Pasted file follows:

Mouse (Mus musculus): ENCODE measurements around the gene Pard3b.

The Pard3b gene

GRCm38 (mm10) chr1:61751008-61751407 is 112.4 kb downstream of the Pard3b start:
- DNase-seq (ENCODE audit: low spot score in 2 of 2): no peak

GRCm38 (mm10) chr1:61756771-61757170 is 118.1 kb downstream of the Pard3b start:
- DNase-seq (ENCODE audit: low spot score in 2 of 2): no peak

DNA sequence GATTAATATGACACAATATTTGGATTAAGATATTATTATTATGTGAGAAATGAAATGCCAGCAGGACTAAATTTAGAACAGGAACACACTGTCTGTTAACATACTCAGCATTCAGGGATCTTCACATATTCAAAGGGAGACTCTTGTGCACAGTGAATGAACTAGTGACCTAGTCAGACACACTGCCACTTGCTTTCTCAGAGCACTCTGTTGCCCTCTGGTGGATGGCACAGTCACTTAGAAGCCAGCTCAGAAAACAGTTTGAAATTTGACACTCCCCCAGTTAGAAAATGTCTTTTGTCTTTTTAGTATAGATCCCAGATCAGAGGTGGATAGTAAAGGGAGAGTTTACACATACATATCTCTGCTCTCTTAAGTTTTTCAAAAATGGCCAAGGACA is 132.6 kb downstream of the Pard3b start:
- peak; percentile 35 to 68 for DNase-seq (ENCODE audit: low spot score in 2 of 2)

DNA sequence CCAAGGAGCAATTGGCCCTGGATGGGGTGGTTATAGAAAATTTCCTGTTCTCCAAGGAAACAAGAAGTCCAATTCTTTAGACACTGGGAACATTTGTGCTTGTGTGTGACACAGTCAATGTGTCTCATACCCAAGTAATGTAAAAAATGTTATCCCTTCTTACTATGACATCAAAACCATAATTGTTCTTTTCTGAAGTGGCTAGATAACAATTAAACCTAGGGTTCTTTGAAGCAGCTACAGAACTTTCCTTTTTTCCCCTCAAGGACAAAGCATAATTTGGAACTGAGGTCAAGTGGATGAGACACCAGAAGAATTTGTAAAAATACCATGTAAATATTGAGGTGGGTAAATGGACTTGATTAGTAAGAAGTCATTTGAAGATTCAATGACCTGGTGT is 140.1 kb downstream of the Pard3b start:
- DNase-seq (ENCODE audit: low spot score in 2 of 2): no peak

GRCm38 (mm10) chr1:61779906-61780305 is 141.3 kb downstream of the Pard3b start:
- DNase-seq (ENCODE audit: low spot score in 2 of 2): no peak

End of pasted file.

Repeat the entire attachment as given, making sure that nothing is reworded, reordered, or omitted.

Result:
Mouse (Mus musculus): ENCODE measurements around the gene Pard3b.

The Pard3b gene

GRCm38 (mm10) chr1:61751008-61751407 is 112.4 kb downstream of the Pard3b start:
- DNase-seq (ENCODE audit: low spot score in 2 of 2): no peak

GRCm38 (mm10) chr1:61756771-61757170 is 118.1 kb downstream of the Pard3b start:
- DNase-seq (ENCODE audit: low spot score in 2 of 2): no peak

DNA sequence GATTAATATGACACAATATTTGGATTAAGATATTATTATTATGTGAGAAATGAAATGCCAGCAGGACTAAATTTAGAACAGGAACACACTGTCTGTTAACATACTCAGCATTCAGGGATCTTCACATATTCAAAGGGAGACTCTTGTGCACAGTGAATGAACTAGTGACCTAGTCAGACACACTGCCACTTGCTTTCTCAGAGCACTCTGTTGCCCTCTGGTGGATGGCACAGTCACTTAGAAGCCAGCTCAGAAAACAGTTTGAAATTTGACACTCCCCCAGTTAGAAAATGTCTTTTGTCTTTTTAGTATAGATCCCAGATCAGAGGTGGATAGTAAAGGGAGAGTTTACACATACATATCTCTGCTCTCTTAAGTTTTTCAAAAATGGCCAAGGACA is 132.6 kb downstream of the Pard3b start:
- peak; percentile 35 to 68 for DNase-seq (ENCODE audit: low spot score in 2 of 2)

DNA sequence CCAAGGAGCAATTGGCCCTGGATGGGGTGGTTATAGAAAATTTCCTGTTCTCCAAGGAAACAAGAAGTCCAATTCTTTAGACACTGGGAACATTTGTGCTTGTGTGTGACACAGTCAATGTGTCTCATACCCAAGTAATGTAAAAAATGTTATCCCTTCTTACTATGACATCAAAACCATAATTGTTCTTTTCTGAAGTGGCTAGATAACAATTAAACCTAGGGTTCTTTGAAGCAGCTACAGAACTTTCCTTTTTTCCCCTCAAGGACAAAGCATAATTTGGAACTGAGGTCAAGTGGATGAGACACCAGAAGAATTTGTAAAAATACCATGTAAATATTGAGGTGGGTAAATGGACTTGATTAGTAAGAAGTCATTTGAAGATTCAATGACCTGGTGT is 140.1 kb downstream of the Pard3b start:
- DNase-seq (ENCODE audit: low spot score in 2 of 2): no peak

GRCm38 (mm10) chr1:61779906-61780305 is 141.3 kb downstream of the Pard3b start:
- DNase-seq (ENCODE audit: low spot score in 2 of 2): no peak